Severance (2007)Reviewed By MP Bartley
Posted 09/12/06 19:19:28
(Worth A Look)
When 'Severance' achieves a wide release, there'll be a lot of reviews claiming it as the new 'Shaun of the Dead'. It isn't, and that's mainly for two reasons - firstly, as a horror comedy 'Shaun of the Dead' firmly established itself as a comedy in a horror setting, whilst 'Severance' is clearly a horror with comic elements. Secondly, it's just not as good as 'Shaun of the Dead' - but that's not to say it's without its merits.One of these merits is that it presents us with a situation that we'll all be familiar with - the staff teambuilding weekend. We've probably all worked at some point for some horribly dull job that usually involves retail and meeting weekly targets, and we're therefore all in a position to recognise the patronising kind of teambuilding exercises management force upon us that are more likely to breed resentment and hostility than togetherness.
In 'Severance' the firm is the British arms sellers, Palisade Defence, who have sent a small group to Eastern Europe for a weekend, although as their coach driver gets them lost they can only guess as to where they are - probably Hungary. The group includes the patronising leader Richard (Tim McInnerny), lazy slacker Steve (Danny Dyer), American visitor Maggie (Laura Harris), sleazy university graduate Harris (Toby Stephens) and the annoyingly cheery Gordon (Andy Nyman), who eventually do manage to find their lodge in the middle of nowhere. But all is not well - the lodge and area in which they are staying has a reputation for grisly deaths (in one of the films best sequences, we get three possible explanations for the lodge's history), and before long, people are seeing things hiding in the woods and then the killings start.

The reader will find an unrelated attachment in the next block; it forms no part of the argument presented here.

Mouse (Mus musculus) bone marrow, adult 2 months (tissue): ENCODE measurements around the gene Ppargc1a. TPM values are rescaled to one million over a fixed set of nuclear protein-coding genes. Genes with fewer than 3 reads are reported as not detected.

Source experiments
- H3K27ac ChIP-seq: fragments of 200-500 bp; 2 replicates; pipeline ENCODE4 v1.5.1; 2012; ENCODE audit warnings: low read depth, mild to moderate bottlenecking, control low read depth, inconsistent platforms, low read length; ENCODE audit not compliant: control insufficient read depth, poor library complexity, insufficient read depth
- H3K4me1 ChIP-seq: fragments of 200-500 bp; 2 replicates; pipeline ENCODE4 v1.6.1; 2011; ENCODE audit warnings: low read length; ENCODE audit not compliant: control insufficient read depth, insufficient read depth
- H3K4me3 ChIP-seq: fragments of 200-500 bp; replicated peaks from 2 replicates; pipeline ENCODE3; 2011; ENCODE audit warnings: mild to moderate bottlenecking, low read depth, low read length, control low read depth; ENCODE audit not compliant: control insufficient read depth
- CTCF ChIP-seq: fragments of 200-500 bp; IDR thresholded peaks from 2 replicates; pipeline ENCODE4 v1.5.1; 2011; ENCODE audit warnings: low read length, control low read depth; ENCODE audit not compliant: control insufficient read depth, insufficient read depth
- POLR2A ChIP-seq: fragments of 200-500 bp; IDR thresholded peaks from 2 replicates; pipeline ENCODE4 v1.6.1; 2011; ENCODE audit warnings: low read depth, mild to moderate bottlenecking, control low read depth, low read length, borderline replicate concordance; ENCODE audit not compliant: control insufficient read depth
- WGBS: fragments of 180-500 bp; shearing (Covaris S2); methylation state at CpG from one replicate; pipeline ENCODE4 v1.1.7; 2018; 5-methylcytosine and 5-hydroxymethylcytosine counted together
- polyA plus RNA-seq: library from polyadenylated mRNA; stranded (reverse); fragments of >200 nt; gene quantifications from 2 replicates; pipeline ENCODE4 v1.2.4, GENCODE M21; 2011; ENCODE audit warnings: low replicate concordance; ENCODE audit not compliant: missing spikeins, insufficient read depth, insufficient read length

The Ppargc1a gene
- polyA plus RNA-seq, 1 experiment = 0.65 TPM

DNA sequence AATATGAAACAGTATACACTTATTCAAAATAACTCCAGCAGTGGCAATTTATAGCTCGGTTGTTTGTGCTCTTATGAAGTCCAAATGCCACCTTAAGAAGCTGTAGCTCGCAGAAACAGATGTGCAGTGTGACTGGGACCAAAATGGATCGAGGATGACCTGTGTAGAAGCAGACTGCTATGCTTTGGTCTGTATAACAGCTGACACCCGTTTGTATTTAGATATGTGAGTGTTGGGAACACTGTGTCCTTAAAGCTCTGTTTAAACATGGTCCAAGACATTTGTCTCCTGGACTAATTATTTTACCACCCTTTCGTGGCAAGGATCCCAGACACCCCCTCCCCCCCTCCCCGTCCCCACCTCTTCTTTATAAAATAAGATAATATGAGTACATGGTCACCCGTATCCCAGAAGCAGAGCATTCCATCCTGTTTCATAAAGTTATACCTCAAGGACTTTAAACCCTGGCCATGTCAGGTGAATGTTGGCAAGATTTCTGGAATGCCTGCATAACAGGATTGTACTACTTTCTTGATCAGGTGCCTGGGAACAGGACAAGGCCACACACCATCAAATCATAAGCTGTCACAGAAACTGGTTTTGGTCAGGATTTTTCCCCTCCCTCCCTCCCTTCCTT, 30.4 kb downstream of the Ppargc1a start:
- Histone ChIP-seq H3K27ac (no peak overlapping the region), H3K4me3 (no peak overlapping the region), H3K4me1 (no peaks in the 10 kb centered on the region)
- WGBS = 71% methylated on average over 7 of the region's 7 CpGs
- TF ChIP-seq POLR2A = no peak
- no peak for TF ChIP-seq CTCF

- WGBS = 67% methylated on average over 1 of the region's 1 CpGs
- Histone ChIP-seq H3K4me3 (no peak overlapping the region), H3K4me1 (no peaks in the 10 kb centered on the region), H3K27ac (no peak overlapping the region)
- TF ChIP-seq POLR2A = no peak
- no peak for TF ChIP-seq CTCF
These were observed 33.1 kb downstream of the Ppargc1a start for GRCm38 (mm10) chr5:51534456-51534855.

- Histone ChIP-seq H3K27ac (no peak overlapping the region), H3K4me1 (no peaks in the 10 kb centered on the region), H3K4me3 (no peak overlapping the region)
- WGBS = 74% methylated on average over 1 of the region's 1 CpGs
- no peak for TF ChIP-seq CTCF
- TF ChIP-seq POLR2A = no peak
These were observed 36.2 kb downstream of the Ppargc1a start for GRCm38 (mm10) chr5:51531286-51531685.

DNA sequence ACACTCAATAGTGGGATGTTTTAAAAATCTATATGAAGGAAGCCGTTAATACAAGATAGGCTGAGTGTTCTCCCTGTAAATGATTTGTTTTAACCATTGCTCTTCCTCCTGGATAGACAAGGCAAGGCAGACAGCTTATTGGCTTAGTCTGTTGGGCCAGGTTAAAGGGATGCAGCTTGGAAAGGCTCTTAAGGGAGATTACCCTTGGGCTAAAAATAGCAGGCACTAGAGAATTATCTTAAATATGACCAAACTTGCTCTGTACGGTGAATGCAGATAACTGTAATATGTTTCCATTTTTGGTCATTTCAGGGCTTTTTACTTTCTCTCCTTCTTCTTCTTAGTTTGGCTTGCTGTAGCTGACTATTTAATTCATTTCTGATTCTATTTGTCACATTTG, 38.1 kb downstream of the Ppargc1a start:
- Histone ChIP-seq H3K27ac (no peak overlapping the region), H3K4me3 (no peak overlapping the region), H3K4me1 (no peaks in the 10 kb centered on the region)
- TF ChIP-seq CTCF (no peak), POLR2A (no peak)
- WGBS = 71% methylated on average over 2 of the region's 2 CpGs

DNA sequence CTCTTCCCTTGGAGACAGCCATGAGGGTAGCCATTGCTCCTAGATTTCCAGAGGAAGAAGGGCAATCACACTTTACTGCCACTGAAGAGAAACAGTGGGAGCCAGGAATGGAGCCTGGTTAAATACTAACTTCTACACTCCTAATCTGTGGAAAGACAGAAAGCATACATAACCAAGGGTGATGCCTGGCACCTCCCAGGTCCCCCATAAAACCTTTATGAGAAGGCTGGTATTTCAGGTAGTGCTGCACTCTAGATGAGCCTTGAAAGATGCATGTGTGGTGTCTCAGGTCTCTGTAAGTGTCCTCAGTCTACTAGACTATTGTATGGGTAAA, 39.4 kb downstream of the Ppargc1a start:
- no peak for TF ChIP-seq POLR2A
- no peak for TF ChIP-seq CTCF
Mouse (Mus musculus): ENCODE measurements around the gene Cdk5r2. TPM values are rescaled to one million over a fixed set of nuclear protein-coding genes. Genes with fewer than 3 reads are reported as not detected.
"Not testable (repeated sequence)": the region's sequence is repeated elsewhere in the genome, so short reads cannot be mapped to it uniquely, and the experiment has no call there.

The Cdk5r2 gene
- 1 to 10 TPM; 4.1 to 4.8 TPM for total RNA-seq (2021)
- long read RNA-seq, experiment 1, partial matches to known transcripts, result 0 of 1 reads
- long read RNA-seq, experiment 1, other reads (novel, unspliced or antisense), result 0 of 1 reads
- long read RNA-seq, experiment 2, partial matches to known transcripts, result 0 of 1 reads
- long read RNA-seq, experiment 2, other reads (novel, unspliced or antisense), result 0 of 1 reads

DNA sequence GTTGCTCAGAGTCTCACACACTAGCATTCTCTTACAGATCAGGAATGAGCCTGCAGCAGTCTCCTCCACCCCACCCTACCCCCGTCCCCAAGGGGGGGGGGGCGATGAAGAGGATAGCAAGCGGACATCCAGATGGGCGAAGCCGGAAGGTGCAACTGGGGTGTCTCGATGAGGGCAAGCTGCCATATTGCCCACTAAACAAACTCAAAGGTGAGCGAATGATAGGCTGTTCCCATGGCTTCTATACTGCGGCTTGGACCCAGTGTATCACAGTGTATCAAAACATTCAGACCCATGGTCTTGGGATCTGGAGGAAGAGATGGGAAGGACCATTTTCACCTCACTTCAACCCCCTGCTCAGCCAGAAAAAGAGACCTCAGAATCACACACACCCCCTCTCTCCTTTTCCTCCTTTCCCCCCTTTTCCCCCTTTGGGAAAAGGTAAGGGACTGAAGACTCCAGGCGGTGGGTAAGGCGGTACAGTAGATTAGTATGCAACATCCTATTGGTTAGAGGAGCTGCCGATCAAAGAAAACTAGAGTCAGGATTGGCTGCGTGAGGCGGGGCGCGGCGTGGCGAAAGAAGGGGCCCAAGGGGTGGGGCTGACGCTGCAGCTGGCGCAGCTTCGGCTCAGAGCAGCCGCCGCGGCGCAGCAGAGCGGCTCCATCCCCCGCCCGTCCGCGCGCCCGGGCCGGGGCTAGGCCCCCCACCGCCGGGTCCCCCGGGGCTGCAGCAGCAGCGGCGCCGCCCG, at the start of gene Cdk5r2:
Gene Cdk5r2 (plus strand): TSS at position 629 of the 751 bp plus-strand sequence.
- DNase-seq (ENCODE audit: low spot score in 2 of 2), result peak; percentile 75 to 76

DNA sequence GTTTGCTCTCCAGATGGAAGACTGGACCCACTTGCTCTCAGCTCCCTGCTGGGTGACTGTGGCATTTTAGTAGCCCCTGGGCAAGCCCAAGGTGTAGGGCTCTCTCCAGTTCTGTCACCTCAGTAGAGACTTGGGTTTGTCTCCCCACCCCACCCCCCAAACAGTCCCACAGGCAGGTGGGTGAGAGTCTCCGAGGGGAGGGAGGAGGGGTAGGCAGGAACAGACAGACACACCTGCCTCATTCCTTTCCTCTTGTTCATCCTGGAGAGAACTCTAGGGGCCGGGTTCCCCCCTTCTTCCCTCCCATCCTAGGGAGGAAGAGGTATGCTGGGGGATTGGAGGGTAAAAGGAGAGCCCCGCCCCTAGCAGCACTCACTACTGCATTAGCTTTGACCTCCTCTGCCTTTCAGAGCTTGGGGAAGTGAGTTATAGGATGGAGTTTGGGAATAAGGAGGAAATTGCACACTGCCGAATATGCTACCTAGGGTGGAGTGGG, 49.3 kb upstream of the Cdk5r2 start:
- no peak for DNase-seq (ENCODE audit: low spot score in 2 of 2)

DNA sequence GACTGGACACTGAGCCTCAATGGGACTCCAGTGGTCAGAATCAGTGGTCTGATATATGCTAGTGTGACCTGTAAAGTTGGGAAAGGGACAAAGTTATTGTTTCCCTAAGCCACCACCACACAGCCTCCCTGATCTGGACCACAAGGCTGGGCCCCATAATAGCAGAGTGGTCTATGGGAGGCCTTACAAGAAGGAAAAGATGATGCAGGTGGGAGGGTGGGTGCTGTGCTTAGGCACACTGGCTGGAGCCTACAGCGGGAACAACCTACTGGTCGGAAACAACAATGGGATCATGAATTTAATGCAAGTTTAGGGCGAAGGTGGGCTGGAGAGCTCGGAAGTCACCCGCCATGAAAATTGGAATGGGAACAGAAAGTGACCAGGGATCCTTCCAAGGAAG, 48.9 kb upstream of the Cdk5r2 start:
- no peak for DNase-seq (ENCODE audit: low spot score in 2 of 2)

The set-up then, is not too removed from 'Hostel' - smug, know-it-all westerners get their come up when they stray far from home. But whereas 'Hostel' just smacked you over the head with its unpleasantness for little point or effect, 'Severance' sells itself much more skillfully. It skates between horror and comedy with great effectiveness, and is the kind of film that is best seen after reading as few reviews as possible - the moments that get the big laughs are so creatively sprung, you really don't want them spoiled for you. Suffice to say, there is a wound inflicted on one character which we've all seen before, but not in such a brutally funny fashion, and part of the group's fightback includes using a device that results in one of the best out-of-leftfield gags this critic has ever seen.
But 'Severance' does favour scares and gore over jokes, and does well on this front too. It does resort to a couple of "Boo!" moments, but does it with cleverness, not cheapness, and combined with horrific use of guts and gore captures a rising sense of dread and panic that creates a genuinely suspenseful climax. The cast aquit themselves well, particularly the gratingly optimistic Nyman and McInnerny (recognisable from the BBC's 'Black Adder' series) doing a great David Brent impression. Harris (series two of '24') is a great heroine, particularly when she tools up and fights back, while Dyer gets all the best lines as Steve. It's just a shame that Dyer is trotting out the lairy-cockney-wide-boy-geezer schtick that he's used so many times before that it's starting to have a whiff of staleness to it.I saw 'Severance' on a double bill with 'Snakes on a Plane' and while the latter was a smug, forced, joyless mess, the former has everything that it lacked - namely wit, energy and creativity. 'Severance' may have only a miniscule portion of the hype and marketing that 'Snakes on a Plane' received, but it is infinitely the better film. So make sure that when (or if) 'Severance' gets a wider release, you help the box office show it.
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